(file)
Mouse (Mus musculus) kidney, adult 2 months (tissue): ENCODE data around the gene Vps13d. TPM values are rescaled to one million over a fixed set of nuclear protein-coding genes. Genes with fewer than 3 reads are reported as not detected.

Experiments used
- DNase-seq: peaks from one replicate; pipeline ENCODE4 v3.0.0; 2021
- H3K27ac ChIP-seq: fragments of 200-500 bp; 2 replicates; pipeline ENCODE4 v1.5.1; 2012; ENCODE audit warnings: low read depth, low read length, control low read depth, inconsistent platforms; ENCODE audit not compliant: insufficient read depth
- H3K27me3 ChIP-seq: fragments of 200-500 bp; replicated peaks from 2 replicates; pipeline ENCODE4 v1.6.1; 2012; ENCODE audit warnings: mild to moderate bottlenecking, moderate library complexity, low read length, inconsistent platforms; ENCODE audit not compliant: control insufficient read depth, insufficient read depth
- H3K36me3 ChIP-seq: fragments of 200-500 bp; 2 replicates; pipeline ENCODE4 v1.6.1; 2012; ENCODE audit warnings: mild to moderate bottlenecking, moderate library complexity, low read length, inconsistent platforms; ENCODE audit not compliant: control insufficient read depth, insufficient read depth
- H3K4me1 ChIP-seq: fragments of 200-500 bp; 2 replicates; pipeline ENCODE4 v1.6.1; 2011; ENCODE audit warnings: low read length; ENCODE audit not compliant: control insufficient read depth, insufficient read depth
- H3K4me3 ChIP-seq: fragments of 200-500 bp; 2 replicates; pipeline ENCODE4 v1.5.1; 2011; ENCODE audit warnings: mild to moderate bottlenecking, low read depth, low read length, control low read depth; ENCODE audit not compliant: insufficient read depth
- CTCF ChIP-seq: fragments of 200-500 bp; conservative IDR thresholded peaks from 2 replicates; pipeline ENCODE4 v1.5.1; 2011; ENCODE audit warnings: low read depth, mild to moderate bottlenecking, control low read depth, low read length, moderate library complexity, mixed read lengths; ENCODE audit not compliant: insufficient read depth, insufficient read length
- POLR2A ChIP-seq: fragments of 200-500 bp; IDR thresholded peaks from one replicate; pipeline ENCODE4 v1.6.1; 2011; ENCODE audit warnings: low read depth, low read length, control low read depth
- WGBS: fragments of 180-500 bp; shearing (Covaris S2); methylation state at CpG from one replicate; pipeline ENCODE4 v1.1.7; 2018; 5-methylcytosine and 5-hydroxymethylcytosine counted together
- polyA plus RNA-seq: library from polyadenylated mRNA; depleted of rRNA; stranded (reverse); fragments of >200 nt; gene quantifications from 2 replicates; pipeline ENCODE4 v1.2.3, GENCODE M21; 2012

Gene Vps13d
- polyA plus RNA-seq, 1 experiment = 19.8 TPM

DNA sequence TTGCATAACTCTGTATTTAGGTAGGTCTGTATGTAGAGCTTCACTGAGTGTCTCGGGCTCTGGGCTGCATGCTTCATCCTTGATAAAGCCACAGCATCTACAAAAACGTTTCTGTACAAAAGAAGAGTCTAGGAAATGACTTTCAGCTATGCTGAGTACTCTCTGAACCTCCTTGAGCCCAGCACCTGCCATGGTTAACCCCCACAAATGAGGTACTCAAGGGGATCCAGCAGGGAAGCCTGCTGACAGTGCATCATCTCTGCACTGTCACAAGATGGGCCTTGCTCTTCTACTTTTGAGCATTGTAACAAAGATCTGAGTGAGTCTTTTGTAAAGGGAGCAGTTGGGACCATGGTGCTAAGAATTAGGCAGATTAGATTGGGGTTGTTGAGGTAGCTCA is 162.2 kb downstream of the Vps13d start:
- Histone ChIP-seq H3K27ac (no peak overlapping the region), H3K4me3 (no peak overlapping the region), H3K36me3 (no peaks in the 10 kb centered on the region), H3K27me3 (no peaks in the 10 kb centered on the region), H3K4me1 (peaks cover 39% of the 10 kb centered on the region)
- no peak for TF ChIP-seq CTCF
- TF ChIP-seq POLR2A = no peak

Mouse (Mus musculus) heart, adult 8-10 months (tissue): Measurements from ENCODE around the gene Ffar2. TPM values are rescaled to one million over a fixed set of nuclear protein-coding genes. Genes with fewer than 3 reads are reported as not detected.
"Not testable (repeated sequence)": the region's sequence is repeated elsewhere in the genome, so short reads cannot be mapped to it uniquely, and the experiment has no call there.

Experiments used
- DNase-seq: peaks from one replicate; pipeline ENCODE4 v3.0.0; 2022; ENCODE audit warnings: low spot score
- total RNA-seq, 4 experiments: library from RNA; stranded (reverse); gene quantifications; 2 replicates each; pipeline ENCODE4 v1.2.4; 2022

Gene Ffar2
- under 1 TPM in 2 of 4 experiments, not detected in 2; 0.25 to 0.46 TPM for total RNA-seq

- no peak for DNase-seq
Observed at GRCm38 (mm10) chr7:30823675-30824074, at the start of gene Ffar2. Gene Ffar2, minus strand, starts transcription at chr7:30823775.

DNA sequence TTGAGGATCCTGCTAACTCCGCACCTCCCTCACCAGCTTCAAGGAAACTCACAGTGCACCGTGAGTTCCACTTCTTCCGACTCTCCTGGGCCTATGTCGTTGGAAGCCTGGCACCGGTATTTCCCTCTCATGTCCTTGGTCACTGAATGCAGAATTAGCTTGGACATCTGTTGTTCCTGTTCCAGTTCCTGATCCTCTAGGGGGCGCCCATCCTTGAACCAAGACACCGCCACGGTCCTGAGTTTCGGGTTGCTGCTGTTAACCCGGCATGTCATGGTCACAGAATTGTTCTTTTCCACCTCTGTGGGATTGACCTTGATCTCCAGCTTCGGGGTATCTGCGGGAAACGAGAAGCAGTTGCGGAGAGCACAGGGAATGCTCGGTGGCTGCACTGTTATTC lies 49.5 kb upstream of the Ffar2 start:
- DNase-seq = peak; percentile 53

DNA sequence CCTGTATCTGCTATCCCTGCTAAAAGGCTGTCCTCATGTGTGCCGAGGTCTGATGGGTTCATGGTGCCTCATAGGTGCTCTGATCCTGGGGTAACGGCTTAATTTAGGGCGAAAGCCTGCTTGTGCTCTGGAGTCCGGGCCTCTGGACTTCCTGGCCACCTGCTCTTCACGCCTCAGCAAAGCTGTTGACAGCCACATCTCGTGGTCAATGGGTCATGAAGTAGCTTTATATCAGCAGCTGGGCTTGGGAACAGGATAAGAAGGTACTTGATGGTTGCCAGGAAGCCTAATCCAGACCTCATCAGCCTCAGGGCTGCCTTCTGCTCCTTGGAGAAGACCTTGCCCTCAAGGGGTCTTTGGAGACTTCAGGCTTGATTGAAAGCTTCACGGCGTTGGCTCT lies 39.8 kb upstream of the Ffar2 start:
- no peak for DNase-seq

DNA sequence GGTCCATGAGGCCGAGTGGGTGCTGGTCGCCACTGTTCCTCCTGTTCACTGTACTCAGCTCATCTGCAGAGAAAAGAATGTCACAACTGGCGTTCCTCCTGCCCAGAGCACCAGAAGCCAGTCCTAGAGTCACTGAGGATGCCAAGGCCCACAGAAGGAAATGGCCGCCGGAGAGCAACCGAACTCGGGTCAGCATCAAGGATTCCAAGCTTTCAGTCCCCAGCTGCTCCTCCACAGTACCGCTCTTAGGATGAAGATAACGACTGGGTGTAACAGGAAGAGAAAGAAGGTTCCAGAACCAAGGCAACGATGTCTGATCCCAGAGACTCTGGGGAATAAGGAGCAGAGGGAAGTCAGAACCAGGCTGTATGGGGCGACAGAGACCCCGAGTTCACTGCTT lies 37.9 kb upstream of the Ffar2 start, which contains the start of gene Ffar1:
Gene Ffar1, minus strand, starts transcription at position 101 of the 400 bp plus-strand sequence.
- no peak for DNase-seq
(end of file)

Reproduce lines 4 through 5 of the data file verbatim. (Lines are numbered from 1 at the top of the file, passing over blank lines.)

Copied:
- H3K27ac ChIP-seq: fragments of 200-500 bp; 2 replicates; pipeline ENCODE4 v1.5.1; 2012; ENCODE audit warnings: low read depth, low read length, control low read depth, inconsistent platforms; ENCODE audit not compliant: insufficient read depth
- H3K27me3 ChIP-seq: fragments of 200-500 bp; replicated peaks from 2 replicates; pipeline ENCODE4 v1.6.1; 2012; ENCODE audit warnings: mild to moderate bottlenecking, moderate library complexity, low read length, inconsistent platforms; ENCODE audit not compliant: control insufficient read depth, insufficient read depth